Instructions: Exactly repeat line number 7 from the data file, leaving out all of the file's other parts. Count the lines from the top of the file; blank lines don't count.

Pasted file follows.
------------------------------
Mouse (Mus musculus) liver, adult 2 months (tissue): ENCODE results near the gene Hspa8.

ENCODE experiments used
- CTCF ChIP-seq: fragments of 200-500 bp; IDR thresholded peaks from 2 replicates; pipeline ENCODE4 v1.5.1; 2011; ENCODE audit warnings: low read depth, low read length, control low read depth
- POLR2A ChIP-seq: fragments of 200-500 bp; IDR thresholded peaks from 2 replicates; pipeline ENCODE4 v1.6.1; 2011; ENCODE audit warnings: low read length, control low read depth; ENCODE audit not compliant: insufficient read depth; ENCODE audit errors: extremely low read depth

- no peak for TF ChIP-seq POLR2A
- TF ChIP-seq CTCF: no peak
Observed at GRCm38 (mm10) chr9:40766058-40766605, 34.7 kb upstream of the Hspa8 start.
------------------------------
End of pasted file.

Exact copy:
Observed at GRCm38 (mm10) chr9:40766058-40766605, 34.7 kb upstream of the Hspa8 start.